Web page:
Are you struggling to keep up with your monthly payments? Not just getting them all paid but also keeping up with due dates and the amounts due? If so, it may be time to consider consolidating your debts so you can get back on track and get your debt paid off.
Debt consolidation solutions can not only make your monthly debt payments easier by lumping them into one, simple payment, they also can lower your overall interest rate, which means you can get your debt paid down more quickly and at a potentially significant savings.
Debt consolidation can be great for people who feel their debt is getting out of hand but whose credit scores are still good. For those folks whose credit score has already taken a hit, other debt relief solutions like a debt management plan or negotiating with creditors may be better options.
As we said, it’s possible to get a lower interest rate through debt consolidation. When you take out a debt consolidation loan or transfer your credit card balances to a new credit card, you’ll likely reduce the interest rates you’re currently paying. For example, some balance transfer credit cards offer promotional APRs of 0% for 12 months or more, meaning you won’t be paying any interest at all for the duration of that promotion.
By consolidating your monthly bills, you can spend less time paying bills and more time enjoying watching your debt being paid off. Debt consolidation can allow you to make one payment every month instead of multiple payments.
Because you’re paying a lower interest rate, more of your monthly payment is going toward your principal balance, meaning you’ll wipe that debt out more quickly.
The consolidation method you choose depends on your personal situation and what works best for your finances and the amount of debt you have. In general, though, most people consolidate debt through a debt consolidation loan (a type of personal loan) or a balance transfer credit card.
So how do you decide? Well, it all depends on the type of debt you have. If you just have credit card debt, a balance transfer card is probably the right choice for you; however, if you have a lot of credit card debt, you may not qualify for another card with a high enough credit limit to transfer all your balances.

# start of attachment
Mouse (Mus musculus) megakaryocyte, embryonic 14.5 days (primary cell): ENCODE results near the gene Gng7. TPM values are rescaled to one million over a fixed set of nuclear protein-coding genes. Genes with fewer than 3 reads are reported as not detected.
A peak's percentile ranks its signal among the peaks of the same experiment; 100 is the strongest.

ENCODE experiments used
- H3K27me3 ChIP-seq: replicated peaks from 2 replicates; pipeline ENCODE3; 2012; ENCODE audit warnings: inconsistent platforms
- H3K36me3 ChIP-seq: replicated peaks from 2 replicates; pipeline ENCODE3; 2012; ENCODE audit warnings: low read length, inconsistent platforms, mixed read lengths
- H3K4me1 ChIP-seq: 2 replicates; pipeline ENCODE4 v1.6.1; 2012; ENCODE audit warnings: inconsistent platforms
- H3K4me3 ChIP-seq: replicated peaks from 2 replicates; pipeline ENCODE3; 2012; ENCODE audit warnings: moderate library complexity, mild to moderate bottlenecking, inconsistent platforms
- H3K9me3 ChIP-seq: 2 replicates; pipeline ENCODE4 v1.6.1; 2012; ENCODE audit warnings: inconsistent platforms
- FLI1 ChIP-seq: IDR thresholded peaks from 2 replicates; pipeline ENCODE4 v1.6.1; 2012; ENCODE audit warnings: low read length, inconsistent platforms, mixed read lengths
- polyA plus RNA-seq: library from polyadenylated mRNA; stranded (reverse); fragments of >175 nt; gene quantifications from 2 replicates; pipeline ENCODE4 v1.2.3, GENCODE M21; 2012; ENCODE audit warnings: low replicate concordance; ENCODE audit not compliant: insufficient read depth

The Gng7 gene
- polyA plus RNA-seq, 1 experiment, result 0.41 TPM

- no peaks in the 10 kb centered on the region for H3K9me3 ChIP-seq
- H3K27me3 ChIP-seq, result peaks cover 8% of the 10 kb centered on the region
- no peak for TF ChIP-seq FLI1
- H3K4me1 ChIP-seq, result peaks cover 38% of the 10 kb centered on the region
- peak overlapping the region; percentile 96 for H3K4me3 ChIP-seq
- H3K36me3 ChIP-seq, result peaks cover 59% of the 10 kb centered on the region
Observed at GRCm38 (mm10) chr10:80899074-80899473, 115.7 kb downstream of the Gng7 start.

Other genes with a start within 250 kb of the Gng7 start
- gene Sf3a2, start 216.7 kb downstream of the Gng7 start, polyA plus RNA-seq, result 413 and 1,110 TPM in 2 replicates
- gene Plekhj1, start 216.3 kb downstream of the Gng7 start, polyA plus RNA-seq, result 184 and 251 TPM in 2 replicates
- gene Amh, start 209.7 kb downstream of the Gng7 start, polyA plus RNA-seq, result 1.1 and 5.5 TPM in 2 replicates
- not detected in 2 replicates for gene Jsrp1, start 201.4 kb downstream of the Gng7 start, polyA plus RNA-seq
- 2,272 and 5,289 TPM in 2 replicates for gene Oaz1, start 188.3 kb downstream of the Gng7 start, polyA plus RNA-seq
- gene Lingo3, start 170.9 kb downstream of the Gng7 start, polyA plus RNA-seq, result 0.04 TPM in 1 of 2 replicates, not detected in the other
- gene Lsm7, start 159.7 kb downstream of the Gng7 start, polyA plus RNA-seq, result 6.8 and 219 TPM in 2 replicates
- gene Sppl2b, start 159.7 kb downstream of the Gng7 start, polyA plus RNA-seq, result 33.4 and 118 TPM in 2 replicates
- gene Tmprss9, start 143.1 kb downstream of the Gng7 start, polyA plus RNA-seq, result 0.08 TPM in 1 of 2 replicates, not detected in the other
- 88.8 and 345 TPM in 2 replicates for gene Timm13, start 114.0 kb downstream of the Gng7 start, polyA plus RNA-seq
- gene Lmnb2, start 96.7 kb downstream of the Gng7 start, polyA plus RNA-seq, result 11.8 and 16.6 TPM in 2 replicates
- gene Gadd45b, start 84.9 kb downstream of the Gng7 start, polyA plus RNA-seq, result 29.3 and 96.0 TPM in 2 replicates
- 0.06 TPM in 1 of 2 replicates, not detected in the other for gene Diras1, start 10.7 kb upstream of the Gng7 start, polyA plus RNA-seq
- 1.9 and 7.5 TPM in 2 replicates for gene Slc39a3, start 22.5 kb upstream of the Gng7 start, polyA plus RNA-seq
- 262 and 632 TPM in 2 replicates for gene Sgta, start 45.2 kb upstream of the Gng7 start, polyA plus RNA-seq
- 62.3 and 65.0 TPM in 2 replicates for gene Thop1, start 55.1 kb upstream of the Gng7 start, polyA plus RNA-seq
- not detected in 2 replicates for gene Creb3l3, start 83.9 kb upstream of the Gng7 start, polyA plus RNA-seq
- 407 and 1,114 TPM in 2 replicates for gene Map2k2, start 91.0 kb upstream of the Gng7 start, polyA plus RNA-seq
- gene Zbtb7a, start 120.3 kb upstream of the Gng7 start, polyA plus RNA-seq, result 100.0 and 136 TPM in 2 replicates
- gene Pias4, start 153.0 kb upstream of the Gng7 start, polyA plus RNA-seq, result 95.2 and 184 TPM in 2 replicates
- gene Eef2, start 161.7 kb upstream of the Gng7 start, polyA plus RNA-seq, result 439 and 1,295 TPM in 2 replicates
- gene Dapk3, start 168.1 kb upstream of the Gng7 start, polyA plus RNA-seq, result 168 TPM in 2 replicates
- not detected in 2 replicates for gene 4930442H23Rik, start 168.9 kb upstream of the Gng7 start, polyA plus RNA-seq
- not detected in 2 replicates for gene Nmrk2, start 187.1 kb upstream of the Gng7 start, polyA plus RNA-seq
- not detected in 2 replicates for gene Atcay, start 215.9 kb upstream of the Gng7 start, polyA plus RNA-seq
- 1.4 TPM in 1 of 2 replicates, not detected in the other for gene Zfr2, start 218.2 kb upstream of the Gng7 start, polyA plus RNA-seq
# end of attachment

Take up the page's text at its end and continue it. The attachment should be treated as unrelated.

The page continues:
Likewise, if you have other types of debt such as student loans, medical debt or auto loans with high interest rates, a balance transfer card probably isn’t your best option. That’s when you’ll most likely want to look at a debt consolidation loan.
With a debt consolidation loan, you’ll need to determine how much you want to borrow by assessing your debts and deciding which ones to include in the consolidation. Most lenders offer a couple of options: The first is that you can apply for a straightforward debt consolidation loan that is unsecured, meaning you don’t put up any collateral for it. Of course, there are limits to how much you can borrow under this option. Most banks max out somewhere around $25,000 to $40,000 for unsecured debt consolidation loans and you have to have excellent credit to qualify.
Another loan option is a home equity loan, which allows you to use the equity in your home to pay off your debts. The nice thing about this option is you can borrow significantly more and use the proceeds of the loan to pay off your debt right away. Keep in mind, however, that if you default on the loan for any reason, the bank could foreclose on your home. Like bankruptcy, a foreclosure can impact your credit scores and ability to get financing for up to 10 years.
This explainer on debt consolidation can help you determine what your best consolidation option may be. And you can learn more about the keys to successful debt consolidation here.
To consider debt consolidation, look at the total debt you owe and the average interest rate you’re paying. Figure out how long it will take to pay off each card using a credit card payment calculator. Then review your budget to assess how much you can pay toward your debt each month. Use this debt consolidation calculator to determine what loan terms will work for you. You’ll need to check with potential lenders to find out if you qualify for these terms. Be sure to consider if you have the discipline to either close the accounts you’re paying off or use them only in an emergency.
Assess your debt calculator — Helps you answer the question, “Do I have too much debt?”
Debt settlement agreement — Build the contract for your settlement documenting the criteria you negotiate with your creditor.
Debt consolidation calculator — Assess if debt consolidation is a viable option for you.
Credit card payment calculator — Discover how long it will take to pay off your current credit card balance.
If you’re dealing with debt and not sure what to do, we’re here to help. Become a Resolve member and we’ll contact your creditors to get you the best offers for your financial situation. Our debt experts will answer your questions and guide you along the way. And our platform offers powerful budgeting tools, credit score insights and more. Join today.
We use bank-level security with 2048-bit SSL encryption and will never share your info without your consent
Resolve is an accredited company with the Better Business Bureau
We were selected as a winner of the prestigious CFSI Financial Solutions Lab by J.P. Morgan Chase
Copyright © 2021 Resolve Innovations, Inc., a Public Benefit Corporation. All rights reserved.